John Major: Be realistic about UK-US relationship
The UK should stop using the term "special relationship" to describe its alliance with the US, former Prime Minister Sir John Major has said.
The ex-Tory leader said the term was "patronising" and "sentimental" and should be "consigned to history".
In a speech in London, he said the US would increasingly be looking to Asia for economic and political support.
But the UK's trade, defence and cultural links with the US meant it could play the role of "candid friend".
The term "special relationship" was first used by Sir Winston Churchill in a famous speech in 1946, reflecting the two countries' fight against fascism during World War II and his personal friendship with President Franklin Roosevelt.
'Preserved in aspic'
It has been used by a succession of prime ministers and presidents, most recently by David Cameron and Barack Obama during the latter's state visit to the UK in May.
In a speech to the Chatham House think tank, Sir John said the UK-US alliance had proved "solid and reassuring" for generations but the term special relationship was no longer applicable in today's fast-changing world.
With economic power shifting to Asia, he said it was natural that Washington's focus should be on developing relationships with powers such as China and India and - as this happened - it would be wrong for US-UK relations to be "preserved in aspic".
"Too often people talk of a special relationship. Every US president is advised to use the phrase and courteously does so but - although not intended to be so - it is rather a patronising term.
"The president cannot ignore the changing world. He would be failing in his duty to America if he did. He is likely to be followed by many presidents who must take account of strategic realities, however bound emotionally they may be to the ties of the 'special relationship'.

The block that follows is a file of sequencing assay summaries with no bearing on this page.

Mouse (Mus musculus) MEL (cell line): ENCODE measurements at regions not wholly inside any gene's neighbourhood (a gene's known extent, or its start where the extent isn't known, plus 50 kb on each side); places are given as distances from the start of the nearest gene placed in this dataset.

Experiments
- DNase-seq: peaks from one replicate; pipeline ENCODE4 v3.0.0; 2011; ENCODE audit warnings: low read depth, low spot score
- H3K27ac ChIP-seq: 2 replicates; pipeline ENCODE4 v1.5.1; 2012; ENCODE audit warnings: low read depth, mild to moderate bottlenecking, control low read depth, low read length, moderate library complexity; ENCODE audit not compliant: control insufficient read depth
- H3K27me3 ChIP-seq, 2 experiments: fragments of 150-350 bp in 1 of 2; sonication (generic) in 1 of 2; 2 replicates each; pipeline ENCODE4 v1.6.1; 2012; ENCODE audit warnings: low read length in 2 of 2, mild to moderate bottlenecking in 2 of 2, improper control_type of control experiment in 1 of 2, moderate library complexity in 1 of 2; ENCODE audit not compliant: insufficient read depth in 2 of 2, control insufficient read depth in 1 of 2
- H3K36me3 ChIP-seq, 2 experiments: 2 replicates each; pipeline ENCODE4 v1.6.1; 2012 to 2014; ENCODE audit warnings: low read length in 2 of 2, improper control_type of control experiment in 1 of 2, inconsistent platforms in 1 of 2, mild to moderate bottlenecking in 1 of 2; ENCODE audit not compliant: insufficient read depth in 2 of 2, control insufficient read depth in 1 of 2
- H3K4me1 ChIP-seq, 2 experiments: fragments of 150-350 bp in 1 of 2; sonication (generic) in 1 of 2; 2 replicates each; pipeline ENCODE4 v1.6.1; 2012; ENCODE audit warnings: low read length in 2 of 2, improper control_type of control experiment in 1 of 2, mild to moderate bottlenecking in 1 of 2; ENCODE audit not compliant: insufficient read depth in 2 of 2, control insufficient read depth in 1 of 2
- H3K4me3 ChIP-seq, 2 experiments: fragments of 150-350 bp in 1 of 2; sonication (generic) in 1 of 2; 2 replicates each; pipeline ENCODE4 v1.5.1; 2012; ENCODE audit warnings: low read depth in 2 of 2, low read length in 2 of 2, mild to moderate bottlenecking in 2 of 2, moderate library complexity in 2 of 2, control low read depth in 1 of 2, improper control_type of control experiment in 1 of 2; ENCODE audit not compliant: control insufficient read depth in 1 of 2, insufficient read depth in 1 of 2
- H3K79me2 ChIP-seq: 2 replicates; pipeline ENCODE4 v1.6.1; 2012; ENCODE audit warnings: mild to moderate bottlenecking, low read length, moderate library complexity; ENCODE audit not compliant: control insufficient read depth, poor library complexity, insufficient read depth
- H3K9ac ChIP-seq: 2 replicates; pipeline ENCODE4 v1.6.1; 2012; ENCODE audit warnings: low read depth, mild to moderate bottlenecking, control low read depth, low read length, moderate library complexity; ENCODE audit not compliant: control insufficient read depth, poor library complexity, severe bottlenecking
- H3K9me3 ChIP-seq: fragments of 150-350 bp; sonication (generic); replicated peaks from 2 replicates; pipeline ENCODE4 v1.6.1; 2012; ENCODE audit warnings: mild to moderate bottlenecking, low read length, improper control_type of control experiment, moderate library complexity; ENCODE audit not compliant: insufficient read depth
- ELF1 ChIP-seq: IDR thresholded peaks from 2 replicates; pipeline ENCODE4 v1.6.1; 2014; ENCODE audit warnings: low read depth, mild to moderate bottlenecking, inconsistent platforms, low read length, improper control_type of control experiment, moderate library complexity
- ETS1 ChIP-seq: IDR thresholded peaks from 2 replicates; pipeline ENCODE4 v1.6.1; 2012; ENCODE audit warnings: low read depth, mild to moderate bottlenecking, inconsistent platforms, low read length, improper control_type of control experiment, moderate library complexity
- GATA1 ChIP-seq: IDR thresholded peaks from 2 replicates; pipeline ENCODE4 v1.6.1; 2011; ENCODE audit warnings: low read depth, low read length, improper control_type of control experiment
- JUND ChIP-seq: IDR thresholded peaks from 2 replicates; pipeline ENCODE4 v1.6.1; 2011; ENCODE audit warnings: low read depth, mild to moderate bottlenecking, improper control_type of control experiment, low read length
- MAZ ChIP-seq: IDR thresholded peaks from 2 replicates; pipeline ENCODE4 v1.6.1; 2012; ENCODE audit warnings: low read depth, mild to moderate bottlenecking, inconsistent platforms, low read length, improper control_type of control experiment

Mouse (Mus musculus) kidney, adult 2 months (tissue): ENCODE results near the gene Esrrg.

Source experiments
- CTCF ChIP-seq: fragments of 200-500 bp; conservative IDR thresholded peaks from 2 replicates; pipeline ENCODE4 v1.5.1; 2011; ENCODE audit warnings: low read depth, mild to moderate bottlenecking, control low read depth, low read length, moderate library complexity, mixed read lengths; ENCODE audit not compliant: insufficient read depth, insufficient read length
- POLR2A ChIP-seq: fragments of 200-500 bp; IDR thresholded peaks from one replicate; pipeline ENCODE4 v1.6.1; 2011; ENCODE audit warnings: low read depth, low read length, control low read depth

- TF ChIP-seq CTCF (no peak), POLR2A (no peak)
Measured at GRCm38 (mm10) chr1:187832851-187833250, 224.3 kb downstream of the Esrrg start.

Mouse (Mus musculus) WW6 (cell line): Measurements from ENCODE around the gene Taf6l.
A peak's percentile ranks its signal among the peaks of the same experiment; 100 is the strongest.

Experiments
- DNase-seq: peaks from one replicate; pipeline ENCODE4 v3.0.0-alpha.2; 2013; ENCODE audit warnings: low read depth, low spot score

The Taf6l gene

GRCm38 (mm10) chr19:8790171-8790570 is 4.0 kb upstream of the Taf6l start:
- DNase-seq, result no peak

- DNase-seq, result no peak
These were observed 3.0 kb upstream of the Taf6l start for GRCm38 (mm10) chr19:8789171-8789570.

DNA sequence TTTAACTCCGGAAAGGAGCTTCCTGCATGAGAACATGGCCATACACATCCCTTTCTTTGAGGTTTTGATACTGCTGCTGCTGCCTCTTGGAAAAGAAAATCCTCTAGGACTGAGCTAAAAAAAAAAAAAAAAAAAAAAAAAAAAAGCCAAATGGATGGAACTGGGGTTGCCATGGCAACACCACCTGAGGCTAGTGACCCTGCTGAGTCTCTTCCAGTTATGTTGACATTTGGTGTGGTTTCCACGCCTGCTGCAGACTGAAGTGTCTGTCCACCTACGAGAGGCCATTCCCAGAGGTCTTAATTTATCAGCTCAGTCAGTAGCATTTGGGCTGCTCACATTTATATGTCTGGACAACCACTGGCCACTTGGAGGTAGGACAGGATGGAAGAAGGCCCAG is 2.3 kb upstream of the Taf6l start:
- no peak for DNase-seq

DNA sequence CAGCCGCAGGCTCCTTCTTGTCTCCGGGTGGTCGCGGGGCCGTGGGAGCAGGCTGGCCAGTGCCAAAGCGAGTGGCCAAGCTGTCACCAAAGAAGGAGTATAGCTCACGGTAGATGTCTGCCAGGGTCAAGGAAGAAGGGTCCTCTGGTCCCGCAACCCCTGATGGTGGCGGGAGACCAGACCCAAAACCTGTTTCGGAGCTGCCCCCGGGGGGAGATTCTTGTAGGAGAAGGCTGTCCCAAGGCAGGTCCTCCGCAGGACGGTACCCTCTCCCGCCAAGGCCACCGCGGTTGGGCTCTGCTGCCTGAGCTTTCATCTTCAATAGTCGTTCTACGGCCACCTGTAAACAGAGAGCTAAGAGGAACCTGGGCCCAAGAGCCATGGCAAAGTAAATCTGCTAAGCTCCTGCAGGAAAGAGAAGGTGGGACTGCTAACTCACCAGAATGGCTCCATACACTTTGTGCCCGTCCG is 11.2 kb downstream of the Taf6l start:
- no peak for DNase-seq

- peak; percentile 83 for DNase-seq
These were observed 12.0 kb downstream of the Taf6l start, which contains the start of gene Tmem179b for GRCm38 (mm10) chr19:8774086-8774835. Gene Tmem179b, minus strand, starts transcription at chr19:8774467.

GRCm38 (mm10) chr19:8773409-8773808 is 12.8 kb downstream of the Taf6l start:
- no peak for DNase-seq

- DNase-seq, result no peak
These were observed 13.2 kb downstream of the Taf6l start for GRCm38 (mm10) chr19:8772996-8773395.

"It is time to consign this phrase to history. We don't need it."
While in terms of pure economic and political power, the UK-US relationship was "an alliance of unequals", there was much that the UK could still bring to the equation, he added.
Its enduring links with the US and the strength of its co-operation in defence and intelligence meant the UK had a responsibility to act as a "candid friend" rather than an "unquestioning echo" when it came to key foreign policy discussions.
This could, he suggested, extend to a more independent and pro-active UK approach on Iran and aspects of the Middle East peace process where it might be prudent for the US to "lead from behind".
The US was unaware that much of the world blamed it for the current "stalemate" in efforts to build a two-state solution and the UK could help Washington appreciate international concerns, he said.
The UK should also be more "candid" with Israel, he added, drawing on its own experience of dealing with unrest in Northern Ireland.
He said while he understood their policy of not engaging with Hamas, the UK's experience in Northern Ireland showed a different approach was more successful.
"It was only when we engaged the IRA directly - albeit initially through intermediaries - that we began a process that led to peace.
"Talking and talking and talking - continually and without huge gaps in time for backsliding - can bring together the most intransigent positions."